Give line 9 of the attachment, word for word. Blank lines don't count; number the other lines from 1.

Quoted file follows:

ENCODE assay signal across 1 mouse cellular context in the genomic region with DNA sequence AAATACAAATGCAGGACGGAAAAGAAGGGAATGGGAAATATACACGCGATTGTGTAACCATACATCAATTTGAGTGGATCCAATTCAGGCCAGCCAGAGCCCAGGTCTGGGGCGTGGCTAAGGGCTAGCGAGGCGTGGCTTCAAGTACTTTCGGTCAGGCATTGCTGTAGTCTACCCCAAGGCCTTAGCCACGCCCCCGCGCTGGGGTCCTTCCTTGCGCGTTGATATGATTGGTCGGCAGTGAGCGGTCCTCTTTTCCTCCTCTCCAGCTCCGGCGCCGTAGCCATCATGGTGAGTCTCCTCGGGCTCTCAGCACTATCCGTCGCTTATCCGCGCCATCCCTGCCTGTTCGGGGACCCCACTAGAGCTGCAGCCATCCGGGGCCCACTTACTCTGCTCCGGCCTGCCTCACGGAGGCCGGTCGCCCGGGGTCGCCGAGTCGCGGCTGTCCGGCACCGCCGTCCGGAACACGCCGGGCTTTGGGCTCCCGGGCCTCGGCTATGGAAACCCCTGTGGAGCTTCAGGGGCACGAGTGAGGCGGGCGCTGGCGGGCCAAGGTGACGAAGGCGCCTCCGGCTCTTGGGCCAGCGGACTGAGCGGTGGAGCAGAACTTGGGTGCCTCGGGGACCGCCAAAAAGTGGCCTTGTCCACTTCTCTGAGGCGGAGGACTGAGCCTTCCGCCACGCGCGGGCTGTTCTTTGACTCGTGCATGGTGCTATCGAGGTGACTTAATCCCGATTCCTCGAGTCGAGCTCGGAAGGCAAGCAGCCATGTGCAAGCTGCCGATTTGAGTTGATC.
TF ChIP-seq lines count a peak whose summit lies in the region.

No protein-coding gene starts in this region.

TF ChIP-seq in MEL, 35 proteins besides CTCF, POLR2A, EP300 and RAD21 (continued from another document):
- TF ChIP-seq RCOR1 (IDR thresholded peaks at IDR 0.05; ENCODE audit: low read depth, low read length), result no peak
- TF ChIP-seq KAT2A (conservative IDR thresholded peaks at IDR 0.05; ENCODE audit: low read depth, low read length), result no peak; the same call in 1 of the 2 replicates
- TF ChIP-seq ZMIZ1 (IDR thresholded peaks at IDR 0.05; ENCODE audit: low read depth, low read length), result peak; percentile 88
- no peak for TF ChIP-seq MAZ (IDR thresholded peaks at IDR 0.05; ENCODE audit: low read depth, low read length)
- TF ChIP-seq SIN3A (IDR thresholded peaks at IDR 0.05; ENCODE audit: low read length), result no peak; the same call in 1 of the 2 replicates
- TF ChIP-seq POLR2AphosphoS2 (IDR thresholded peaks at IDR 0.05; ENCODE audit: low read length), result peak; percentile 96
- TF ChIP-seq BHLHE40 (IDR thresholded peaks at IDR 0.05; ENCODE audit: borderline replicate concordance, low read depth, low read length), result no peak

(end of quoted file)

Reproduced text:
- TF ChIP-seq SIN3A (IDR thresholded peaks at IDR 0.05; ENCODE audit: low read length), result no peak; the same call in 1 of the 2 replicates